Photo Credits: TESSA KOGA / AGGIE
Cohort of high schoolers begins pilot civic engagement program
The Sacramento Area Council of Government kicked off its Youth Leadership Academy on Jan. 26 with the pilot program’s first training. Over the next five months, the program’s cohort of 29 high school participants from across SACOG’s six counties — El Dorado, Placer, Sacramento, Sutter, Yolo and Yuba — will engage with SACOG through board meetings and trainings.
Throughout the program, Youth Leadership Academy participants will learn about and discuss issues that SACOG deals with, which include topics around transportation, land use and housing. Then, the program will culminate in a mock Civic Lab, in which students will participate in the development of a short-term innovation project. Ideally, the students will serve as part of the cohort for one- to two-year terms.
Jay Schenirer, a council member for Sacramento’s fifth district, initiated the vision for Youth Leadership Academy when he was SACOG’s board chair last year after recognizing a need for the region to better engage youth with governmental planning.
“I’ve been working on these issues for quite a while, and a lot of them have to do with how we engage young people to be involved with their own futures, and how we can be advocates for those futures,” Schenirer said. “It really came to my mind that […] we’re planning for the future of the region, which absolutely includes young people, and we had no structure or venue to engage those young people in the decisions that we were making.”
The SACOG board voted to go through with Youth Leadership Academy. The current session of the program is funded by The California Endowment, Sacramento Regional Community Foundation and Bank of America. In terms of execution, the program operates through a partnership between SACOG and PRO Youth and Families, a Sacramento-based youth development organization.
One key goal for Youth Leadership Academy is to facilitate a two-way learning process between youth and SACOG.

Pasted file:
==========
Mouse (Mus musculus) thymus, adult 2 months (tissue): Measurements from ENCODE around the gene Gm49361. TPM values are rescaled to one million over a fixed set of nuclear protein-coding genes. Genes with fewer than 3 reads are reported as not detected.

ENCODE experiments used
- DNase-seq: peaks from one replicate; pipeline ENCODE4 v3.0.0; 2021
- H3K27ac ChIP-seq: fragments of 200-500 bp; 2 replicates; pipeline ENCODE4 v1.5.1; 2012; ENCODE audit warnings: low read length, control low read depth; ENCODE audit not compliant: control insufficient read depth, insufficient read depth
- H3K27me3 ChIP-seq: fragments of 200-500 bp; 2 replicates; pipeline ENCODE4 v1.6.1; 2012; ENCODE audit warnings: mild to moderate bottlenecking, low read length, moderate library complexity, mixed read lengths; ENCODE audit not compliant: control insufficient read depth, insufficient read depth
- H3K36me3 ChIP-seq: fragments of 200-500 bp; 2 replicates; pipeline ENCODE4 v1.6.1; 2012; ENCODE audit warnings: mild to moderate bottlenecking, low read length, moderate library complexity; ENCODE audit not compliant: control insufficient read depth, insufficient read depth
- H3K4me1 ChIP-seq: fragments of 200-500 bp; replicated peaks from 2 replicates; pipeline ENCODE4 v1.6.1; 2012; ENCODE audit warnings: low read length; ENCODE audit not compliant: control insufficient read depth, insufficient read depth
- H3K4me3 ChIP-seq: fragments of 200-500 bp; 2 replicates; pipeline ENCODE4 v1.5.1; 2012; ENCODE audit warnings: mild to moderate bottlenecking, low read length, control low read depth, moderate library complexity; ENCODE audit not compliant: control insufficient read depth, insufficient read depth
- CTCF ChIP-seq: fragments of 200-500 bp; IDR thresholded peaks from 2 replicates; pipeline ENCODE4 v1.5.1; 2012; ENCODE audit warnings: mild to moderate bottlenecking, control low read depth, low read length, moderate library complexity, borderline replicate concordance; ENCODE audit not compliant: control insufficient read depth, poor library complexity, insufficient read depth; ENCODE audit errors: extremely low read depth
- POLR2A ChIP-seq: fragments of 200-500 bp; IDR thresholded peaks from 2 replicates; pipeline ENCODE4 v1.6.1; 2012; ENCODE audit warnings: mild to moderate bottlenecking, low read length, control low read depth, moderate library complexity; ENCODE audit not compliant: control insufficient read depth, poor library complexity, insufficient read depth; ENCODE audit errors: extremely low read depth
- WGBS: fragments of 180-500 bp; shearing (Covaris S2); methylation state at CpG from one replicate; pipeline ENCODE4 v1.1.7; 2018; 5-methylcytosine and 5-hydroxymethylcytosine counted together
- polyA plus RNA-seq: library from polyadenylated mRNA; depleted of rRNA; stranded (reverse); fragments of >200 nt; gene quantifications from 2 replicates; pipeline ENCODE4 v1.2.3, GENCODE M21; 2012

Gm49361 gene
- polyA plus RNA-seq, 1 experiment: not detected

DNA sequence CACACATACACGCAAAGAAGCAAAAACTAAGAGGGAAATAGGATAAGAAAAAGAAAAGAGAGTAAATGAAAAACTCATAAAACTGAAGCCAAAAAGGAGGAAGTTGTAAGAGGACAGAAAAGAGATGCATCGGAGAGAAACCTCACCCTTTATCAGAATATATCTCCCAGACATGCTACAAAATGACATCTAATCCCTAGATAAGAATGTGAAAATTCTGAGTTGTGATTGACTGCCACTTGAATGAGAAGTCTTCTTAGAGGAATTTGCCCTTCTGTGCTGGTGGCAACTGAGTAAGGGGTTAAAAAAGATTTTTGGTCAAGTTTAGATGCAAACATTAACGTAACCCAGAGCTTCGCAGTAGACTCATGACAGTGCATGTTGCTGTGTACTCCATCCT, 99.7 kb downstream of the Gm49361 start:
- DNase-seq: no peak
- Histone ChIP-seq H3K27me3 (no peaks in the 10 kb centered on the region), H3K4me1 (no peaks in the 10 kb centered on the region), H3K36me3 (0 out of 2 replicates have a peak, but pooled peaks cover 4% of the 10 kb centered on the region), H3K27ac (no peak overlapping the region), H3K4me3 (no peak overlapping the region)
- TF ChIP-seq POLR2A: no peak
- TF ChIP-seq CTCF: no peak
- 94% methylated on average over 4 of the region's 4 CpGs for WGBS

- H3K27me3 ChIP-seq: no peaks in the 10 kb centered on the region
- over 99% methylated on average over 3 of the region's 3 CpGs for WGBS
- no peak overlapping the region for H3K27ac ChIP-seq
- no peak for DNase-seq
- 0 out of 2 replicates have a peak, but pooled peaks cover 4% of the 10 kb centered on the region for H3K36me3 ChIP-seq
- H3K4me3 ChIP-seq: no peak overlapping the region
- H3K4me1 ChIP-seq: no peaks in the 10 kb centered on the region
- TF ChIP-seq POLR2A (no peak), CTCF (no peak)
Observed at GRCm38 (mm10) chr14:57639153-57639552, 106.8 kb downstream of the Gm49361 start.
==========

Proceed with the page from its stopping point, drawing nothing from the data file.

Rosie Ramos, a communications analyst for SACOG who is running the program alongside Pro Youth and Families’ Youth Engagement Coordinator Taylor Buck, commented on how important this two-way element is.
“What would be amazing as we continue to grow this program is that what comes out of the cohort is not just [students] learning more about what we do and how the politics work, but also […] for us to hear what’s really important to our group,” Ramos said.
The ultimate goal, according to Ramos, is to find ways to make sure that those priorities are incorporated into SACOG’s daily work.
In addition to connecting students with SACOG, the program will also connect students from several geographic areas with each other. Buck sees the program as innovative in this regard.
“A big hope is that it will not only just bring those folks together in the same room but also make sure that young people [develop] — as they move forward as community leaders and potential political advocates — that understanding of our region more broadly,” Buck said.
Buck believes it’s important for students to engage with SACOG issues.
“SACOG deals with transportation, affordable housing, ratio of population and resources that we have in our region, climate change and infrastructure — there’s a lot of things that sometimes don’t get mentioned in your high school civics classes,” Buck said. “So, [Youth Leadership Academy is] really providing an outlet for students to learn about it.”
In recruiting students to participate, SACOG wanted to ensure that students were representative of the region and encourage recruitment of students who were not the “usual suspects” — that is, “youth who are already highly engaged in their schools and community,” according to the program’s proposal.
To this end, Buck said that PRO Youth and Families took a multi-pronged approach to strive for a broad outreach. PRO Youth and Families tabled at individual schools and paid particular attention to schools in cities where it saw a more limited response. PRO Youth and Families also recruited through partner groups. SACOG board members were asked to distribute information through their networks as well.
Ramos confirmed that despite time constraints for the recruitment period, she feels confident in the group of students who make up the cohort.
“They have all kinds of backgrounds — they’re from all over the region, and it’s a diverse group,” Ramos said. “We have a great group of kids.”
Over the next several months, Ramos and Buck will be looking for ways to adjust the program for future years.
“One of the biggest piece[s] of feedback that we received from the students is that they wanted more discussion time,” Buck said. “These kids are highly engaged and are just really ready to sink their teeth into the policy issues that are impacting our region.”
Though this is a pilot session, Ramos expressed hopes for the program to be a continued element of SACOG.
“Ideally, we’re going to plan for the next year,” Ramos said. “We need funding and all of that, so that’ll be an important part. But that’s the goal — that we would continuously have it.”
Written by: Anne Fey — email@example.com